Tuesday, 24 April 2012

Najd Dining

For traditional Saudi dining, Najd Village Restaurant is the place to go.

Apparently there are two Najd Restaurants. The one we went to was in Takasussi Street.  When Noor dropped us out front I had to ask him where it was because the front is quite unassuming.  No blaring advertisment in neon announcing it's existence which is not a criticism.  In fact, the lack of flashing neon in this city is something I like about it, though it is slowl,y but surely, creeping in.

The restaurant reflects the traditional mudhouses of the area and, as you enter, you find the walls adorned with traditional art, craft and wares.   The main lobby has more antiques and tidbits of interest to look at before heading to the eating areas which, for families, are out the back. 
Our friends had pre-ordered a private room.  Our shoes were left outside the door and there was more than sufficient space for we seven expats to spread our legs because the seating in our little space was traditional Saudi style - long, flat cushions on the floor with a leaner or two spaced here - and sitting cross-legged for many of us (moi included) doesn't happen easily.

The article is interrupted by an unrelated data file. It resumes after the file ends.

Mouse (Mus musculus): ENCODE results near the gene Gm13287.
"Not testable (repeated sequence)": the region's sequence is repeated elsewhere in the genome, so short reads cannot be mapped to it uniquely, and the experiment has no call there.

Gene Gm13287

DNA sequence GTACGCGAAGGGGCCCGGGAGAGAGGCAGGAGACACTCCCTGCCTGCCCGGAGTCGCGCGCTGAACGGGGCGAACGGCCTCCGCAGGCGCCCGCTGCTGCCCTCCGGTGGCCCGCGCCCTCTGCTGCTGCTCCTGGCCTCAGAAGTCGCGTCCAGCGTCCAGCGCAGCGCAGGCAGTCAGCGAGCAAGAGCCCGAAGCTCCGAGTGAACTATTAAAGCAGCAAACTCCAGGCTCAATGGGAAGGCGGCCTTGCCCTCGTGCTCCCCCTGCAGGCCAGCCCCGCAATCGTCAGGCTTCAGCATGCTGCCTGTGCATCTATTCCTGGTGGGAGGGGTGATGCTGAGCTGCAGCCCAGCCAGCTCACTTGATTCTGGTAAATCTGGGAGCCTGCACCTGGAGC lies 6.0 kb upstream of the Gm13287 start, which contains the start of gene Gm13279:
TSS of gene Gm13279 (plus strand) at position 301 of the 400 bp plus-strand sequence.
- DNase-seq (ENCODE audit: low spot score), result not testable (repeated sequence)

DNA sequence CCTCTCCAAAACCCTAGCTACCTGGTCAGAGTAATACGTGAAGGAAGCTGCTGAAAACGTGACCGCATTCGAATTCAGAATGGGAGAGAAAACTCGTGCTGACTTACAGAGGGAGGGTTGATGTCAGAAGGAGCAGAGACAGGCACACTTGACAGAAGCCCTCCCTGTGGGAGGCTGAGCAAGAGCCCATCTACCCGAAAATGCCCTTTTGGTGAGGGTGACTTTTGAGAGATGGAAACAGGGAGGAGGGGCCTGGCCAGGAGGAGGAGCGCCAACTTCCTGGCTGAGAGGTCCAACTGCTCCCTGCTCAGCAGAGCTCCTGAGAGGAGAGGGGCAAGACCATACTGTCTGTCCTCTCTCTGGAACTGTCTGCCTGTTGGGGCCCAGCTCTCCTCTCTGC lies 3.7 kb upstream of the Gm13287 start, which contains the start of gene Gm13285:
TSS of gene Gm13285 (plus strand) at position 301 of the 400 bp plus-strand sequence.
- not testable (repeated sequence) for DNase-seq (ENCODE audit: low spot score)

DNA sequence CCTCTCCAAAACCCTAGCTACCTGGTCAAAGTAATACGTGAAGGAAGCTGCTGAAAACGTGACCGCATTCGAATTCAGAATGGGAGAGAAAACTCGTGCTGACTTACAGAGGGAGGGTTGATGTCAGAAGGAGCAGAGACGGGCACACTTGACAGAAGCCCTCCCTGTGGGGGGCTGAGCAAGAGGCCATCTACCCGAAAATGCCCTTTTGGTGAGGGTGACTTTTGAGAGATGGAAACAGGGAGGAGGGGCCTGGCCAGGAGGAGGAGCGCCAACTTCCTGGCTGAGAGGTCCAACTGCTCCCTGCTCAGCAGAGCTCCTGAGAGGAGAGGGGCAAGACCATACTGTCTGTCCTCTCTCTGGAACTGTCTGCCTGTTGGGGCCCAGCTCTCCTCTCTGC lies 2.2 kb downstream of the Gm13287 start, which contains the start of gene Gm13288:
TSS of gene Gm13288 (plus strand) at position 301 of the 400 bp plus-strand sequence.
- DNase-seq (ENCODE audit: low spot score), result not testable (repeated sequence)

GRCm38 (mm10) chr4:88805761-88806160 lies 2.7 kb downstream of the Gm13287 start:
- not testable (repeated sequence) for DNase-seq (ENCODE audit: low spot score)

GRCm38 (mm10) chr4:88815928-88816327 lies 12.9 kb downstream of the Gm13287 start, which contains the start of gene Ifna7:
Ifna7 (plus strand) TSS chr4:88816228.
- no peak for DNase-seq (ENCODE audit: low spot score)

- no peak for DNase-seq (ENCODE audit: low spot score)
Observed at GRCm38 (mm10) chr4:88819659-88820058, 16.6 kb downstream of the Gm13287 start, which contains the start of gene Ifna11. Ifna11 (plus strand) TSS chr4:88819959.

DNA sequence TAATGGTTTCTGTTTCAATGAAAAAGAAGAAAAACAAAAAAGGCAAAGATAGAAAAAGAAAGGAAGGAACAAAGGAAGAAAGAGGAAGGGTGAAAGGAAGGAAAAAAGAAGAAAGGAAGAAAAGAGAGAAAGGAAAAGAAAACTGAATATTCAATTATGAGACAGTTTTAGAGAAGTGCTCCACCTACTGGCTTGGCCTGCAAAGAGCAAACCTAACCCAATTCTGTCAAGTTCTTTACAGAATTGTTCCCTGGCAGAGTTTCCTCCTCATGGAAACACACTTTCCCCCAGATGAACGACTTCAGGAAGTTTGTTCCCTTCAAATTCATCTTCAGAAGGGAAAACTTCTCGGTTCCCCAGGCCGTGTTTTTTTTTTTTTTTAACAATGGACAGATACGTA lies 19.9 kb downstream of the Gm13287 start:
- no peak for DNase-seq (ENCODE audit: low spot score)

An empty fireplace occupied the back wall (we went to Najd in summer when fires are definately not required) and above it were shelves adorned with dullah (arabic coffee pots), weaved baskets and enamel tea pots reminiscent of days spent camping on the farm with billy's on the campfire, except these pots were painted with pretty patterns.  

The ceiling exposed typical materials of Najd yester-year -strips of wood beneath which thinner natural twine bound wood panels could be spotted.  It reminded me of tukutuku panels.

The evening began with qahwah and dates and a bit of chit chat about life and Saudi living. One of our crew was more au fait with the menu, and Arabic food in general, than the rest of us so was in charge of ordering.    Requests were put in for something lamb, something camel and something trraditional we've never had before.

The food, when it arrived, was served on the floor on a small weaved mat which meant manoeuvring our less than lithe bodies around the mat to serve our food into painted plastic plates.  The effort was worth it.

The food was delicious. 
I can highly recommend a night of traditional Najd dining.

Ka Kite,

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